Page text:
350 years before the Americans dropped an atom bomb on Nagasaki, Saint Paul Miki and 26 companions were crucified there for being Catholics.  Let us pray that as a result of their example and their witness we may come to appreciate the faith for which they readily laid down their lives.

A great many alcoholics and drug addicts are helped moment by moment, one day at a time, by praying the well-known prayer attributed to Saint Francis of Assisi: “God grant me the serenity to accept the things I cannot change, the courage to change the things I can, and the wisdom to know the difference.”  This prayer highlights that most important virtue: wisdom.

Solomon prays for wisdom over any other gift, and he seems to know ahead of time that it’s the one gift that will see him through all others.  In the gospel Our Lord tries to quell the enthusiasm of the excited disciples by inviting them to some prayer and perspective on the things they have accomplished.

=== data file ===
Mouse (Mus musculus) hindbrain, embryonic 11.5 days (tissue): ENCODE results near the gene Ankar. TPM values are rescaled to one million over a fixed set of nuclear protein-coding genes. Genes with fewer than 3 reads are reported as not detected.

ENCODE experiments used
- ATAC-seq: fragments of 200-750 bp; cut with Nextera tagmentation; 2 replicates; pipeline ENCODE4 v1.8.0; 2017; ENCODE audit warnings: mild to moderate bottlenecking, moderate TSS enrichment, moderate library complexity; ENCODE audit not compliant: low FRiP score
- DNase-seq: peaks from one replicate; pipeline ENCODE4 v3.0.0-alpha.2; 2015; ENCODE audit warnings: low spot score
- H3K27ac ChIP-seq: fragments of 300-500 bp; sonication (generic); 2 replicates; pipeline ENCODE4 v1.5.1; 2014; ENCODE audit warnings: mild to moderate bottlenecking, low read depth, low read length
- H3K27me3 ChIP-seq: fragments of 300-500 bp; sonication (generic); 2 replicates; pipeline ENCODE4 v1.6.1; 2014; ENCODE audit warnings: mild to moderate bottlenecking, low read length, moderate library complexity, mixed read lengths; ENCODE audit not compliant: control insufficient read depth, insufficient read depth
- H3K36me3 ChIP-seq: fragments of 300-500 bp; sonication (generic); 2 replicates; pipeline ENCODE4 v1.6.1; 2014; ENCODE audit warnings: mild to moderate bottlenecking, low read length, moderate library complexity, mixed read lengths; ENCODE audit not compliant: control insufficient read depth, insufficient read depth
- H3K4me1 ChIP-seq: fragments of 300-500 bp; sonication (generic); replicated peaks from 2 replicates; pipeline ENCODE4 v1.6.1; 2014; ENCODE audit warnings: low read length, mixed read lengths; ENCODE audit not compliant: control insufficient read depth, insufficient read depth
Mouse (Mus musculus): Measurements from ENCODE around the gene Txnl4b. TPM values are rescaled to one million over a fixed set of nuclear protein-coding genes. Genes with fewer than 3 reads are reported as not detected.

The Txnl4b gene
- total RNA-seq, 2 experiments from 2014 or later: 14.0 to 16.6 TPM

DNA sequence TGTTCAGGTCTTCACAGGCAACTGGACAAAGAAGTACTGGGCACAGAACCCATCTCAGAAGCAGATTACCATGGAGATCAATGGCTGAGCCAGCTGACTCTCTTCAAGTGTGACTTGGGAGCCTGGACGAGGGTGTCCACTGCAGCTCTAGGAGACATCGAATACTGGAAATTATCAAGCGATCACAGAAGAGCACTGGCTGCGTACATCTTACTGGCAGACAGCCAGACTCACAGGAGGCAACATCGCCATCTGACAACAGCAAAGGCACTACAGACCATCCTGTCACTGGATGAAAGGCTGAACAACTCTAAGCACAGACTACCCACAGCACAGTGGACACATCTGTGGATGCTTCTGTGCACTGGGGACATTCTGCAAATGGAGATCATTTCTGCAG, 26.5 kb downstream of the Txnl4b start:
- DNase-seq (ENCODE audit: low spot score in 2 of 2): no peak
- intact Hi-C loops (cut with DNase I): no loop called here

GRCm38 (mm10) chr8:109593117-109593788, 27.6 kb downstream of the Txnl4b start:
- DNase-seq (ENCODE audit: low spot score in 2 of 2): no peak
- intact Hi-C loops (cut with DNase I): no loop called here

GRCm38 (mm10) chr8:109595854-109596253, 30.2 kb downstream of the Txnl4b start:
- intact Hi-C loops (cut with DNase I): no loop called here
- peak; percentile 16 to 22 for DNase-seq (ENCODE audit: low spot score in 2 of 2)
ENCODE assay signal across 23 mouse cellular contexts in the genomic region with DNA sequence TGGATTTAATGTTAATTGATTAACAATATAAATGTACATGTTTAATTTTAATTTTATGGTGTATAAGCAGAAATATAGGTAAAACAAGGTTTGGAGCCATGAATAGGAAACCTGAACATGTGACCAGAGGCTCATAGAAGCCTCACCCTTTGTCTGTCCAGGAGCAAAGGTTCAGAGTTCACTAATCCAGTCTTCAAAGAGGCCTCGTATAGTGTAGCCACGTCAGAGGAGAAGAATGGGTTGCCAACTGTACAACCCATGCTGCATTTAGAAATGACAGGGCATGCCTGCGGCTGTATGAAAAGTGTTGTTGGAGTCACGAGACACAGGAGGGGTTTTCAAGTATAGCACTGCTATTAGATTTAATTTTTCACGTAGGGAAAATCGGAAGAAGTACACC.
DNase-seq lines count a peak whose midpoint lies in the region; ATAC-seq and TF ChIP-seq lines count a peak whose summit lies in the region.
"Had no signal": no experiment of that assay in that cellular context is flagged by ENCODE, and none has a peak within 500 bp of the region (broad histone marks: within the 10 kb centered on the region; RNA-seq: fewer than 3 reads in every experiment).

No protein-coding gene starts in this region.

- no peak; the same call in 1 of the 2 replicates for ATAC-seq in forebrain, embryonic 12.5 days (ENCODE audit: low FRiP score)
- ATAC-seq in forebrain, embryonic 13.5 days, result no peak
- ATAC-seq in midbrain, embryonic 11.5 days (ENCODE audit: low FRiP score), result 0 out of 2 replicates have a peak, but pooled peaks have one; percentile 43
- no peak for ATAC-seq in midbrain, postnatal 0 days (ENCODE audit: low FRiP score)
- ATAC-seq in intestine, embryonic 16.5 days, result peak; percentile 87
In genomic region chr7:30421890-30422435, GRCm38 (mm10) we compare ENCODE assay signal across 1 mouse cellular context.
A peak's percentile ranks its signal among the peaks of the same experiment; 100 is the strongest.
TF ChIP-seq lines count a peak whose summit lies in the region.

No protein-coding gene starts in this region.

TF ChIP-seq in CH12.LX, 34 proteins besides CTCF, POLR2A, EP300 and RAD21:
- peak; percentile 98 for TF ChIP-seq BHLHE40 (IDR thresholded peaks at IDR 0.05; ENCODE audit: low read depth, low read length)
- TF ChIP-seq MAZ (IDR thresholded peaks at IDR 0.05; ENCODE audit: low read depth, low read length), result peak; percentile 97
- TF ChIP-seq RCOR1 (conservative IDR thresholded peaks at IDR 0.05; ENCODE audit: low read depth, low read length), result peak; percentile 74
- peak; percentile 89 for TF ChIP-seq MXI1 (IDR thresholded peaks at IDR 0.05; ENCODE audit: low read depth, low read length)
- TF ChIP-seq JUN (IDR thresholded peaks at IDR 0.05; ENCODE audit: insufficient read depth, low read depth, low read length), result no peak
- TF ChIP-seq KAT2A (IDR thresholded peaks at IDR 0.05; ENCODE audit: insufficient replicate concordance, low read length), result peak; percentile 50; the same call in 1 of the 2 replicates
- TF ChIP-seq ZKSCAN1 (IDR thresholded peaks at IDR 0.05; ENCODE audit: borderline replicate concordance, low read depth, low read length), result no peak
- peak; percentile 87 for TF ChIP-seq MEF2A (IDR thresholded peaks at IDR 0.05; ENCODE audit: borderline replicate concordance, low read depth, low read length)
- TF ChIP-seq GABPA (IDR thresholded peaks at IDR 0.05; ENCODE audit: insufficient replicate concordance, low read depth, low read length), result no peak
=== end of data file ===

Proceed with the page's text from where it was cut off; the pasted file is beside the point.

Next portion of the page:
Wisdom offers us perspective and insight.  And it needs to come before money, power, prestige or even friendship in our list of priorities.  We need wisdom to discern situations and to judge things correctly.  What good is it to have anything if we don’t know what to do with it, and if we don’t know what difference it will make in our lives?

Those who seek wisdom seek out what is true and good and holy before anything else.  People who seek wisdom may not always be the talented and the beautiful, they may rank among the disenfranchised and the unattractive, and yet they are often more experienced and wise about the workings of the human spirit.

As many alcoholics seem to know so well, a life that values wisdom can see things as they are and act accordingly, which is not always what I feel like seeing or how I feel like acting at any particular moment.  Aladdin’s lamp had three wishes, but the readings for today’s Mass indicate that we need only one to see us through.  Lord, grant us wisdom.


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